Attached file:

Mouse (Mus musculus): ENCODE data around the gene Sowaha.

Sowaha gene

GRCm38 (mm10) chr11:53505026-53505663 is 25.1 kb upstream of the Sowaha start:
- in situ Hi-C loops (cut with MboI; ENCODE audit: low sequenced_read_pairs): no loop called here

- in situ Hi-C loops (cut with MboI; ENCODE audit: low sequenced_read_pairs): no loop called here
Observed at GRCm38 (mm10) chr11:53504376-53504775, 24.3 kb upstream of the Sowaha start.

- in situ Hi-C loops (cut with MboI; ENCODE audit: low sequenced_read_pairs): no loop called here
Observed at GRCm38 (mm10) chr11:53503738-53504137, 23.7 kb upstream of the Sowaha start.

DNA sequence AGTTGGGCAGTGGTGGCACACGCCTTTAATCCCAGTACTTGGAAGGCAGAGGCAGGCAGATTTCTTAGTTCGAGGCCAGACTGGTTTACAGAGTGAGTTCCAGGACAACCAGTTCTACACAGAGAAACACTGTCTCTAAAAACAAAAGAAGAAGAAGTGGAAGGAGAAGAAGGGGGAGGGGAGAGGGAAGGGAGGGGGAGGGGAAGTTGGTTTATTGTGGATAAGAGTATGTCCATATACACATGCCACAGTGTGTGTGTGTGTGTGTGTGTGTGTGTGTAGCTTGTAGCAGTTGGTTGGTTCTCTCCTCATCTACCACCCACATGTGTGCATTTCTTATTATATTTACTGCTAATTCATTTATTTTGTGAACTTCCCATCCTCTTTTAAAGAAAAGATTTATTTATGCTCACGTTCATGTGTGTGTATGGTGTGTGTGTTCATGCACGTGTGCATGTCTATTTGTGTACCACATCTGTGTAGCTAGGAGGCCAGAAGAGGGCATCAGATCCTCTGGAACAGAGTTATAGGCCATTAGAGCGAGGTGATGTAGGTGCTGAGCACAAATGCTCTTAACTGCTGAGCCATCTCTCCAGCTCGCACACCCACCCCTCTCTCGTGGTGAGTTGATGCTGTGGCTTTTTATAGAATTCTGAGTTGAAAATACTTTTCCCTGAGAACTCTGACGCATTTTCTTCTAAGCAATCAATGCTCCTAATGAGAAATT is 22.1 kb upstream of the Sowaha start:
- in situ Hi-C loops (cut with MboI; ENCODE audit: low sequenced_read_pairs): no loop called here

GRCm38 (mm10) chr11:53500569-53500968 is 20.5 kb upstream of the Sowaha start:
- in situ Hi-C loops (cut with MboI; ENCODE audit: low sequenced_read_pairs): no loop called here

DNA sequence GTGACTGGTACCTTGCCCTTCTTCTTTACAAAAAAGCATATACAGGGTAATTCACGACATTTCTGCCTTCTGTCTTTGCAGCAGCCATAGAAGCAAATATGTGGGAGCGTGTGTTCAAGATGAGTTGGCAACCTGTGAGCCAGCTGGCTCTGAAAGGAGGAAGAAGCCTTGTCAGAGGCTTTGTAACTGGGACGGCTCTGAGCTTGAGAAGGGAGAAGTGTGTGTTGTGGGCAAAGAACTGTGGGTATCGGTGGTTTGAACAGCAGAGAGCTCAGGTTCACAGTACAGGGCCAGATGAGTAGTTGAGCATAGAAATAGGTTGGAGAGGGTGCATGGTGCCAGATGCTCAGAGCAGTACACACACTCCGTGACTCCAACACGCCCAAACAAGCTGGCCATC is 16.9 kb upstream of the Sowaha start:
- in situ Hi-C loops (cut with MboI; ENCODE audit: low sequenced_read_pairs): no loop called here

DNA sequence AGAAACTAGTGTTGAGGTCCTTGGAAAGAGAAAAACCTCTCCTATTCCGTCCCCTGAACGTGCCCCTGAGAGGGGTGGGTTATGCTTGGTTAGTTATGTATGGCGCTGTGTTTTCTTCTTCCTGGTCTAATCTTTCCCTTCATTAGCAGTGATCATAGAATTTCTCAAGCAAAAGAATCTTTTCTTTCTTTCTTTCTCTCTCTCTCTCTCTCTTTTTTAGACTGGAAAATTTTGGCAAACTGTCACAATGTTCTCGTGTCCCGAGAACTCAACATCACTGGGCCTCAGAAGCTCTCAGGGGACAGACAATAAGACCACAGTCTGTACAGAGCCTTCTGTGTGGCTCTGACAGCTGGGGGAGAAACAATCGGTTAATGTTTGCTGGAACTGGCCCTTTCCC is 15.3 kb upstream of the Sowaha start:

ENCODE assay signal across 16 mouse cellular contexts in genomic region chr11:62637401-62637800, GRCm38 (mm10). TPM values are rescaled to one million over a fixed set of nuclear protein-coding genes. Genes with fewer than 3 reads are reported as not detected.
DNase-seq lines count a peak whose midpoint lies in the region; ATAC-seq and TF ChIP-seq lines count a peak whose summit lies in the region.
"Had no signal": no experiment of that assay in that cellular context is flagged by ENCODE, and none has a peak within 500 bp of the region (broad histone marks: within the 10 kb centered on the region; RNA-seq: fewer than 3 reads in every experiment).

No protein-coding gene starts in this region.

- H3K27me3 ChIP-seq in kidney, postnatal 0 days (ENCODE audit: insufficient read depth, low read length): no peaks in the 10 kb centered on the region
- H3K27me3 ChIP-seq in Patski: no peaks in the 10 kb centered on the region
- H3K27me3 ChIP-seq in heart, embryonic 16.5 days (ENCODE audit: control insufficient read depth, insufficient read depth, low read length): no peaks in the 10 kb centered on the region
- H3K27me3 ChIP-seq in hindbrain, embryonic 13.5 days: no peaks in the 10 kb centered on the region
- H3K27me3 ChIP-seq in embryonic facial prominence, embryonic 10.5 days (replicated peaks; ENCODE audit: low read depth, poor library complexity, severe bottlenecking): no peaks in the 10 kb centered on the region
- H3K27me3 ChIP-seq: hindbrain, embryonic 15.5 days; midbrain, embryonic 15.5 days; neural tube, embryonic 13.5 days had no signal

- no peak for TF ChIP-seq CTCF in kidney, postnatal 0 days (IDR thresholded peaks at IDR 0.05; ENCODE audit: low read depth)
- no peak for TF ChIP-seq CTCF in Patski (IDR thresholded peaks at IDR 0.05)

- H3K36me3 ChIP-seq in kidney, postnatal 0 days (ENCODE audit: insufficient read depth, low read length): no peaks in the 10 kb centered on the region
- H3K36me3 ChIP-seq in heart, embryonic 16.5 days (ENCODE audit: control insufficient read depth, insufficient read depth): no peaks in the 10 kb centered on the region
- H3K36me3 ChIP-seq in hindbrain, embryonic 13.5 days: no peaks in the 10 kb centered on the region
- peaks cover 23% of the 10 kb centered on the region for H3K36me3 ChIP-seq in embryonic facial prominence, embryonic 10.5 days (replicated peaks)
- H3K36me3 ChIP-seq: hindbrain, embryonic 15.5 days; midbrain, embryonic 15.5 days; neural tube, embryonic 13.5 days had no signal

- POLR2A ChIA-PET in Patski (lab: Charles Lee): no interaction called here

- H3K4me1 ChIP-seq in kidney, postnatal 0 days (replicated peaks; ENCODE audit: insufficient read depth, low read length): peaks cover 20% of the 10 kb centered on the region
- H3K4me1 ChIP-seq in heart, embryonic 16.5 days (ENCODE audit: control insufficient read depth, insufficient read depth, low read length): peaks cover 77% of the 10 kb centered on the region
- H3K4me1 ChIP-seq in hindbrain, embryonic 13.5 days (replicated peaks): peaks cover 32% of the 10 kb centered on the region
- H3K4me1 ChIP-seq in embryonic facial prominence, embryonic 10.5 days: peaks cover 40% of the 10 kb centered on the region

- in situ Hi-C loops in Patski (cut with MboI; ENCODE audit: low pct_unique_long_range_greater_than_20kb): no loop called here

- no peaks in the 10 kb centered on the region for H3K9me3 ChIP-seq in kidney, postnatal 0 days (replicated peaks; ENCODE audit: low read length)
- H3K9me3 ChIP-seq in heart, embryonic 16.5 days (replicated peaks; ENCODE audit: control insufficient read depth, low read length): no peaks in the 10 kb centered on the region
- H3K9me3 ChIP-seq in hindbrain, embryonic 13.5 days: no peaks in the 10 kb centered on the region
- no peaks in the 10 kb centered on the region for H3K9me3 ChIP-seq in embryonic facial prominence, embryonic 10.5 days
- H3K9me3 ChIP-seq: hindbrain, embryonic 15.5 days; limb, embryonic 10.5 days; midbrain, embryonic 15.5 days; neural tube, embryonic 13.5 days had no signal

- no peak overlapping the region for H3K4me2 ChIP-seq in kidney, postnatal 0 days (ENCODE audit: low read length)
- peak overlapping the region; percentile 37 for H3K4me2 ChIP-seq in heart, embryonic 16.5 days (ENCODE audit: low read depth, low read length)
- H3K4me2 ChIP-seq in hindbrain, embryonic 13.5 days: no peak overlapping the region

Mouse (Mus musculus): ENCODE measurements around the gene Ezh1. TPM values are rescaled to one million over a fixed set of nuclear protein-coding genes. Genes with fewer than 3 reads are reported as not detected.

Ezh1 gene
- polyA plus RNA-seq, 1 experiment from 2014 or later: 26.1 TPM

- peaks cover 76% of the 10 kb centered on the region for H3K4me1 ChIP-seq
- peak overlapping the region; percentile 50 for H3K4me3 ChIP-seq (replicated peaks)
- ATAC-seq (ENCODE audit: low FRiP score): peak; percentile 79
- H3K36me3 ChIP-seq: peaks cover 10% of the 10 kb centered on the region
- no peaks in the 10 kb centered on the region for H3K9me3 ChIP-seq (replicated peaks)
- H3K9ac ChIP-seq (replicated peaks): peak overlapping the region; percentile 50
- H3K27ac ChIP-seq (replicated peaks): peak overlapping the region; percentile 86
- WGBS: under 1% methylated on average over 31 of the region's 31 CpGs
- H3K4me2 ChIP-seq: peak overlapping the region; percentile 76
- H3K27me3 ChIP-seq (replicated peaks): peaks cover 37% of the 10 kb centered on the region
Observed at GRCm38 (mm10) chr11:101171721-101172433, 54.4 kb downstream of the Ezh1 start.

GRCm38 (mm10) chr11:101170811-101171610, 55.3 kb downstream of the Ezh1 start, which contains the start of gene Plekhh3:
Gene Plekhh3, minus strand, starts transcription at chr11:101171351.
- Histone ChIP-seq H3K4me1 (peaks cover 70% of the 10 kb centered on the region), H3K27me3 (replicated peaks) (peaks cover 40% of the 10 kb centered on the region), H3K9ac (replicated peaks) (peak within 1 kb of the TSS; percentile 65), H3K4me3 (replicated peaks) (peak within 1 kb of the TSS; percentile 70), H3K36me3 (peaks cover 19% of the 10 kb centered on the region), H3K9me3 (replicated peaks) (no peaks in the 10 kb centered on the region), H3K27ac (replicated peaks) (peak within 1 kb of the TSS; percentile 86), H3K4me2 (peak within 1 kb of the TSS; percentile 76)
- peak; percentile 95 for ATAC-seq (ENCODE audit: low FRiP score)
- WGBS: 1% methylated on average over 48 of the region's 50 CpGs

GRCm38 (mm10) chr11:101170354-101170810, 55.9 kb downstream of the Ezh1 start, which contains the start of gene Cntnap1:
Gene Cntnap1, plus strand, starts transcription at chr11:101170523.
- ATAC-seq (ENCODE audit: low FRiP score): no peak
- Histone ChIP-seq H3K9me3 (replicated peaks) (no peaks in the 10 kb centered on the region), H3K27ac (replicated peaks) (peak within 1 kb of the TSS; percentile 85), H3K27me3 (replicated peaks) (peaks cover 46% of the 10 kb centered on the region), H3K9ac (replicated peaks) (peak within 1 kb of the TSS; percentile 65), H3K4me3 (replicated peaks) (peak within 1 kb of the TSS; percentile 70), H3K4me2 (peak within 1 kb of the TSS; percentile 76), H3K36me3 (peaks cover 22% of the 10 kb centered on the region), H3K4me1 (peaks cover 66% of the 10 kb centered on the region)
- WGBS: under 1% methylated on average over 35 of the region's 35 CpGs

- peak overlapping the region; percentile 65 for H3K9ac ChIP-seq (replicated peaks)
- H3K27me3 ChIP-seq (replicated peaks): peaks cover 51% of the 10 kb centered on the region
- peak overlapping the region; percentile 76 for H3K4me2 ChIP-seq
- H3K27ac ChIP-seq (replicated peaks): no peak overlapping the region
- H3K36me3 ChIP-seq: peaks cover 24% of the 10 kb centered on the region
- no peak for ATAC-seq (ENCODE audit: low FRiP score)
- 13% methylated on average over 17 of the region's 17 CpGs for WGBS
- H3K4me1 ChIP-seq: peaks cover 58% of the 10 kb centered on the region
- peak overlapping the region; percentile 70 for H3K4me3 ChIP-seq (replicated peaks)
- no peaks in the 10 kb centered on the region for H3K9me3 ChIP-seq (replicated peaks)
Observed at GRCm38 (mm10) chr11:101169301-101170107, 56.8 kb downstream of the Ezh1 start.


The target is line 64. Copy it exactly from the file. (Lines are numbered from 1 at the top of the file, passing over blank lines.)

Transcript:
- peak; percentile 95 for ATAC-seq (ENCODE audit: low FRiP score)